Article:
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Sep262019

Book Review: Invisible Scars of War

Invisible Scars of War: A Veteran’s Struggle with Moral Injury. Dick Hattan. Woodstock Square Press, October 3, 2018, 188 pages.

Reviewed by T. L. Needham.

Invisible Scars of War: A Veteran’s Struggle with Moral Injury, by Dick Hattan, is a soldier’s testament of a war that continues to haunt and endure in America’s psyche and conscience, with a greater sense of guilt than pride. The war still haunts many of the countless veterans who served in this “police action,” including the author.

Dick Hattan grew up in a Chicago suburb as a devout Catholic. He attended Catholic schools and eventually enrolled in the Chicago Theological Seminary. But, the draft stalked him, and he decided to enlist and face the inevitable.

He served in the venerable 101st Airborne for nearly one year at base headquarters. He did not experience combat, and some people denied him the respect given to soldiers who faced the enemy in person. During his time “in-country,” he lived under the constant and real threat of sudden death from artillery, mortar, and enemy attacks of the base. The threat alone was enough to render an injured psyche and wounded soul. 

After his Vietnam service, he attended business school and eventually succeeded in the medical world as CEO of a hospital. But his heart and soul beckoned him as he struggled with his “realization that war is evil and unjust and that I am a man of peace.” He did serve in the war and needed to resolve that inner conflict. He was drawn to help other veterans write their stories, and he realized and revealed his moral injury.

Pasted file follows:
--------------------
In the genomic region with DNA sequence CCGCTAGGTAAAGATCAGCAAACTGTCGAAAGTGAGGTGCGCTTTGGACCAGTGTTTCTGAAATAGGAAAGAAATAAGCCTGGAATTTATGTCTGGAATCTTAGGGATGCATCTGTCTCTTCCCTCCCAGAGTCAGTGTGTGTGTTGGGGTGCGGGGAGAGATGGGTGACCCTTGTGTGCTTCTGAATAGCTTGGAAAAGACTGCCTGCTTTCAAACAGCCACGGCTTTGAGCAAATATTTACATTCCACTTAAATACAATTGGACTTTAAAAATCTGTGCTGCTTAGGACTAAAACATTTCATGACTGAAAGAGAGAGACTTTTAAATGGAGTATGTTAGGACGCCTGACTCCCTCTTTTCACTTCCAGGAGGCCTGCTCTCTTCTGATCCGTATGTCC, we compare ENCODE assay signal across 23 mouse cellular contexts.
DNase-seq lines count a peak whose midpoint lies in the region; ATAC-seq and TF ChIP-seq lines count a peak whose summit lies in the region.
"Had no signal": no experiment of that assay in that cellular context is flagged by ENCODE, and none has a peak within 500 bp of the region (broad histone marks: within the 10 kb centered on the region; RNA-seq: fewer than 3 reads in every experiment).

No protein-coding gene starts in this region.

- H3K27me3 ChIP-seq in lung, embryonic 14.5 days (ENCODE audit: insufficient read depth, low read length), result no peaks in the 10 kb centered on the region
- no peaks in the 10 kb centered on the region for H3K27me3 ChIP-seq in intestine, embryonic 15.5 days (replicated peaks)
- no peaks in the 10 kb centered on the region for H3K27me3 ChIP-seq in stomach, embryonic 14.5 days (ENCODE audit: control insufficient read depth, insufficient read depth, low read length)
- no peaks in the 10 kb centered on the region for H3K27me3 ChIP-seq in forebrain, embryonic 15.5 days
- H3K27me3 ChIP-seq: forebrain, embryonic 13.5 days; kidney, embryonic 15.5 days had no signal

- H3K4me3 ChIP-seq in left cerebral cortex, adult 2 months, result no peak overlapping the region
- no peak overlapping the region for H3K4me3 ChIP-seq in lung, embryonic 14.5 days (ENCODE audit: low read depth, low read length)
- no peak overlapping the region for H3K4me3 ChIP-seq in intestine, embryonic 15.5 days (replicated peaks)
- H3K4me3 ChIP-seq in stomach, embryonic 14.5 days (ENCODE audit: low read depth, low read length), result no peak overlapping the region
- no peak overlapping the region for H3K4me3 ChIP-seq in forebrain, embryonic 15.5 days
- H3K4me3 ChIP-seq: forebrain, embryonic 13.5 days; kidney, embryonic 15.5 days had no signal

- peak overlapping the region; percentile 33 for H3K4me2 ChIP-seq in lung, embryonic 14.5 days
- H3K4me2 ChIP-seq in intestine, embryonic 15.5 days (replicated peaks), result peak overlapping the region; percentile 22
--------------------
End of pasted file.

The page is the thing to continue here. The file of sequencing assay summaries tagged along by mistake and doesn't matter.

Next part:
A significant element of his struggle with guilt was derived from the conflicting values of the Catholic faith. The church ignored the commandment “Thou shall not kill” by its failure to take a stand against the Vietnam war until it was near the end. The Catholic Church opposed abortion, viewed it as killing, but did not oppose the killing of young people in our armed services and the innocent people of Vietnam.

He attempted to re-enter the Catholic seminary, but they rebuffed him three times. Faithful to his calling and determination, he achieved ordination in the Independent Catholic Church and then pursued a ministry in nursing homes and retirement communities.

As Hattan tells his story, he draws the reader into his suffering and anguish. One admires his determination to heal himself, and others too, who served and suffered the same moral injury of the soul. His story is inspiring, revealing, and very well told. He adds clarity to why our nation still has a wounded conscience and feels guilty as it struggles to validate a war it never won. Thank you, Dick Hattan, for sharing your story and revealing your heart and soul.

 

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